One of the most important yet least talked about aspects of writing is dialogue. The way characters speak to each other carries an entire story. You don’t want your characters to come across as unrealistic to your audience. Authentically imitating how people talk can be difficult, so I’ve come up with a few basic tips for ensuring your dialogue conveys character and emotional depth.
1.) Listen to other people speaking.
This advice is pretty self-explanatory. One of the easiest ways to write better dialogue is studying how people speak. Listen to conversations happening around you. Write down the quotes that stick out to you. Try to note where certain words had particular intonations when you write it down.
For example, there is a notable difference between, “I don’t know a lot about this,” and “I don’t know a LOT about this.” The capital letters on “lot” focuses the emphasis on that word, and thus changes how one interprets the sentence. While the first comes off as lacking confidence, the second might be humble bragging, though it also depends on context.
2.) Read the dialogue you write out loud.
After you finish writing a scene, read the dialogue out loud to yourself. While initially embarrassing, saying it out loud is as effective as reading the entire piece. If it sounds awkward while you read, chances are the dialogue isn’t written in the way people usually talk.
This doesn’t mean the sentences that are grammatically incorrect. Dialogue is allowed to be all over the place grammatically, because people don’t speak in perfect English. If a line of dialogue doesn’t suit your character, you will know when you read it aloud.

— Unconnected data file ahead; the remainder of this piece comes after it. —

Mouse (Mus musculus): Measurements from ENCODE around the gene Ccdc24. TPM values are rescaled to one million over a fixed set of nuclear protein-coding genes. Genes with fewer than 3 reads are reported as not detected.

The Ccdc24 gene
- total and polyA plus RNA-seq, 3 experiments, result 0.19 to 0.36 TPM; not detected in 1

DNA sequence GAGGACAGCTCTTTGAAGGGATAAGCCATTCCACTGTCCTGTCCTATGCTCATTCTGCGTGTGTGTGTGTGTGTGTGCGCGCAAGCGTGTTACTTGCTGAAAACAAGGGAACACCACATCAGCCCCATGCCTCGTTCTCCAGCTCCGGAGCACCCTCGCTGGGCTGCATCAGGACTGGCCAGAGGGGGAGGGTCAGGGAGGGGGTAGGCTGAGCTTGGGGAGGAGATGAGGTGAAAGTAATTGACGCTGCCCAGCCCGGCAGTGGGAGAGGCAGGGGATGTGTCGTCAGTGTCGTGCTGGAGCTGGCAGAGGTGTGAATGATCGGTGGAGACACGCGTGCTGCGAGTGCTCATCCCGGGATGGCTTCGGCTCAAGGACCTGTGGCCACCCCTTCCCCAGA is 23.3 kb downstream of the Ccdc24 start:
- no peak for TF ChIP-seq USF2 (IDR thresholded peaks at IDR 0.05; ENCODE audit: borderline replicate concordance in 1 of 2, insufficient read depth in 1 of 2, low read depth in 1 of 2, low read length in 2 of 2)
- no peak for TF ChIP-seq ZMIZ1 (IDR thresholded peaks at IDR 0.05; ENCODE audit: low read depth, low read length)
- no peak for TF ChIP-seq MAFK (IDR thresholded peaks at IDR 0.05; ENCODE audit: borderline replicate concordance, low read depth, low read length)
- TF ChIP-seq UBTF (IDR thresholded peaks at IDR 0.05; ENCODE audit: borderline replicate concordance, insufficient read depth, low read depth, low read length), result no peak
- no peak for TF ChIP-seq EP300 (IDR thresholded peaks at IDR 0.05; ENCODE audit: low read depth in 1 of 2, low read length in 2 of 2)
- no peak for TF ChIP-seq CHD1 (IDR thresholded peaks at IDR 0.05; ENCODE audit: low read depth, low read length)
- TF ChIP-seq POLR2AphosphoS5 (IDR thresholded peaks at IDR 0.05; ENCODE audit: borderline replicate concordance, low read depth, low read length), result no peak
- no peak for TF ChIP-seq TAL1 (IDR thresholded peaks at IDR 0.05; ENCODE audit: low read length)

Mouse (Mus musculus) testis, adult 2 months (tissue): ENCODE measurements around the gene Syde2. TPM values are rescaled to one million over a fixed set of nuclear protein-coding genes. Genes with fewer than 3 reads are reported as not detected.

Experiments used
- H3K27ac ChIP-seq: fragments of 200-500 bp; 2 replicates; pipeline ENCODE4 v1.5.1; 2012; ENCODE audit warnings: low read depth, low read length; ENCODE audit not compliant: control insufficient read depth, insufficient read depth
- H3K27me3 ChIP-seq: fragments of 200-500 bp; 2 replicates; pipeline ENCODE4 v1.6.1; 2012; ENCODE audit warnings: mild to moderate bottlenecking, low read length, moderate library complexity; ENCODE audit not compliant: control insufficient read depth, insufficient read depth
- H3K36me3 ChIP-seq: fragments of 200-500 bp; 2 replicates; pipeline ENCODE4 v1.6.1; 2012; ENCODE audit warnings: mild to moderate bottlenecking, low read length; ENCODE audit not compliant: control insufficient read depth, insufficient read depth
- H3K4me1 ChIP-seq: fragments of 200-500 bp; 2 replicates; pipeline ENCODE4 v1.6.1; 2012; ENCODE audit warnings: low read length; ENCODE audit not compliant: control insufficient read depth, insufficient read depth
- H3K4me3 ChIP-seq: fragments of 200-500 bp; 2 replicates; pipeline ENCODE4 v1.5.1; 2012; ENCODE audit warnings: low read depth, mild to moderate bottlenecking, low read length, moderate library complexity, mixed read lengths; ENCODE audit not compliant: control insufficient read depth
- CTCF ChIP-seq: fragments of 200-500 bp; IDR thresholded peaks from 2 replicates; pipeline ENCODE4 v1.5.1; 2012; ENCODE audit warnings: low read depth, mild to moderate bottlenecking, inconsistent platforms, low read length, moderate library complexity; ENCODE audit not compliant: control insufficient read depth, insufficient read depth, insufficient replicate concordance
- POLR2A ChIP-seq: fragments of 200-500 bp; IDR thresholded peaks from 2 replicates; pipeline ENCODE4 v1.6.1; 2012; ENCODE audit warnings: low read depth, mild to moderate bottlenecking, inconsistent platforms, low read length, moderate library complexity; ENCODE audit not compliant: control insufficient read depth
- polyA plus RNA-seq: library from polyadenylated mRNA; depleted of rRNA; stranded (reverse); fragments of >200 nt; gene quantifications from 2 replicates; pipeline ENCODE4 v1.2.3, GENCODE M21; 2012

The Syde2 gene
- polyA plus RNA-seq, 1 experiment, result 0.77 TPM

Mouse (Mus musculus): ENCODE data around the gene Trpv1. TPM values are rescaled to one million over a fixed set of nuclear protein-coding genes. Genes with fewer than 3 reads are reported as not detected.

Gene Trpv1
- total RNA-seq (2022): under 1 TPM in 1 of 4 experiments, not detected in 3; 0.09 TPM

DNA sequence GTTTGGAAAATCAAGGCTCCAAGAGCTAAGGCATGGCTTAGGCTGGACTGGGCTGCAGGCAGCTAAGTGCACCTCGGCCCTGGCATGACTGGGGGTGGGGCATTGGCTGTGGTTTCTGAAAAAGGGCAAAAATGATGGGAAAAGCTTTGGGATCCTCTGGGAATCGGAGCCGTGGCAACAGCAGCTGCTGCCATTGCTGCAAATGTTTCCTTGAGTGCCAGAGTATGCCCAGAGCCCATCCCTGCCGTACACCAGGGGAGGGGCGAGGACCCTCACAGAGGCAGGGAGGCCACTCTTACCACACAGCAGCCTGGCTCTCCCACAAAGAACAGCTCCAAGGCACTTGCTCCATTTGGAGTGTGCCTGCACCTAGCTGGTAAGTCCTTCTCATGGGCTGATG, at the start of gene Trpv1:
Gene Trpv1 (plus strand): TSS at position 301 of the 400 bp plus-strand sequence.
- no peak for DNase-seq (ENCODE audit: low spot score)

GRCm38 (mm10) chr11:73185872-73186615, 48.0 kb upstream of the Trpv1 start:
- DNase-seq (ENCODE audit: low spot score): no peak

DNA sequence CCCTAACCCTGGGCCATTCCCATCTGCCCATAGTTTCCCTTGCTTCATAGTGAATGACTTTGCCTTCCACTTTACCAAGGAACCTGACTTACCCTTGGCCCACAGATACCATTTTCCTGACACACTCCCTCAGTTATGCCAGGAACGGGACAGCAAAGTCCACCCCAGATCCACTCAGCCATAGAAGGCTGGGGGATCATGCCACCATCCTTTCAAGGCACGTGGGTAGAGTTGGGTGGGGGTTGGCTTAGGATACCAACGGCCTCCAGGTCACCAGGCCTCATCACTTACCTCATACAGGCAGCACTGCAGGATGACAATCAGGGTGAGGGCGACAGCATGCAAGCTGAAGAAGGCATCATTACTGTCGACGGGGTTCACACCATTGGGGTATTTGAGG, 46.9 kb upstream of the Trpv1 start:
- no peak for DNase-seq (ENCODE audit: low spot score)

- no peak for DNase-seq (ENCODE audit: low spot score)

Let’s say you’re trying to write an angry teenager. How do they usually speak when angry? Are they still articulate?
“You’re not making any fucking sense!”
“You never make sense!”
“Do you ever make any damn sense?”
The choice to swear, the four-word response, or making it a rhetorical question are all character choices. Read it out loud and determine which one better suits their voice. There aren’t any particularly right or wrong answers. It’s entirely dependent on how you view your character.
3.) When in doubt, write how it sounds.
I mentioned before that dialogue doesn’t have to be in perfect English. To designate a character speaking with a dialect or accent, people often write their words with apostrophes to omit particular sounds. We’ll use a Southern dialect for this example.
“Well now ain’t tha’ jussa purdy picshur?”
Because of how it’s written, it’s easier to paint the proper intonation and inflection that suits the character speaking. Conversely, if a reader isn’t familiar with the dialect, this causes confusion as they try to figure out what they’re saying. Make sure to know your audience and discern when to write out the dialect.
“Well, ain’t that just a pretty picture?”
The word “ain’t” can be seen as either slang or as a marker of dialect since certain U.S regions say it frequently. Writing out the sentence in this example makes the dialect lighter, but also hints to where the character might be from should that detail not be explicit in the story.
4.) Play with punctuation.
Writing dialogue consistent for your characters is key to establishing them as realistic. The way a character speaks says a lot about them and what they’re like. Many writers tend to use em dashes for this reason.
“It’s not like I’m against the idea, but have you ever considered not—?”
Em dashes present the idea of cutting a thought off in exchange for something else. Dashes are also used to mark stuttering, while excessive commas can show many short pauses, and ellipses illustrate longer pauses in thought, etc.
While there’s no single, solid way to write dialogue, these tips will surely help you improve narratives and build realistic characters. The Publishing Lab is available to read your work and help point you in the right direction, so feel free to stop by and start your own dialogue with us!